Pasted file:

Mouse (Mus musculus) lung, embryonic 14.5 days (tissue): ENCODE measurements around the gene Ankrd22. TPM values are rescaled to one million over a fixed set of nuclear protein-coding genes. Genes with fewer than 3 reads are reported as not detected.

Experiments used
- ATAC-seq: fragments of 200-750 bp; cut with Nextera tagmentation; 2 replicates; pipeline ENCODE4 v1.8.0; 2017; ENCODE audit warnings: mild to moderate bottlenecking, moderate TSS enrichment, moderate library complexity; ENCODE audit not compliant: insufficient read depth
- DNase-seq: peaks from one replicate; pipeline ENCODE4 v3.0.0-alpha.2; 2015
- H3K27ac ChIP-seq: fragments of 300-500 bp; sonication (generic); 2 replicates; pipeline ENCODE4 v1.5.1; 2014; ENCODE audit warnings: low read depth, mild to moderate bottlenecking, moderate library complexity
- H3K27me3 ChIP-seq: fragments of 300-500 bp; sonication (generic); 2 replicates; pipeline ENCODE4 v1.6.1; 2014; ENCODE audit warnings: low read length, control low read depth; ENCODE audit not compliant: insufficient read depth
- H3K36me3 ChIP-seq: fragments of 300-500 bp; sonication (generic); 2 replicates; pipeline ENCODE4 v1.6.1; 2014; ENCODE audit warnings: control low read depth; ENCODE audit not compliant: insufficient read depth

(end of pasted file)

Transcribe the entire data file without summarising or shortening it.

Mouse (Mus musculus) lung, embryonic 14.5 days (tissue): ENCODE measurements around the gene Ankrd22. TPM values are rescaled to one million over a fixed set of nuclear protein-coding genes. Genes with fewer than 3 reads are reported as not detected.

Experiments used
- ATAC-seq: fragments of 200-750 bp; cut with Nextera tagmentation; 2 replicates; pipeline ENCODE4 v1.8.0; 2017; ENCODE audit warnings: mild to moderate bottlenecking, moderate TSS enrichment, moderate library complexity; ENCODE audit not compliant: insufficient read depth
- DNase-seq: peaks from one replicate; pipeline ENCODE4 v3.0.0-alpha.2; 2015
- H3K27ac ChIP-seq: fragments of 300-500 bp; sonication (generic); 2 replicates; pipeline ENCODE4 v1.5.1; 2014; ENCODE audit warnings: low read depth, mild to moderate bottlenecking, moderate library complexity
- H3K27me3 ChIP-seq: fragments of 300-500 bp; sonication (generic); 2 replicates; pipeline ENCODE4 v1.6.1; 2014; ENCODE audit warnings: low read length, control low read depth; ENCODE audit not compliant: insufficient read depth
- H3K36me3 ChIP-seq: fragments of 300-500 bp; sonication (generic); 2 replicates; pipeline ENCODE4 v1.6.1; 2014; ENCODE audit warnings: control low read depth; ENCODE audit not compliant: insufficient read depth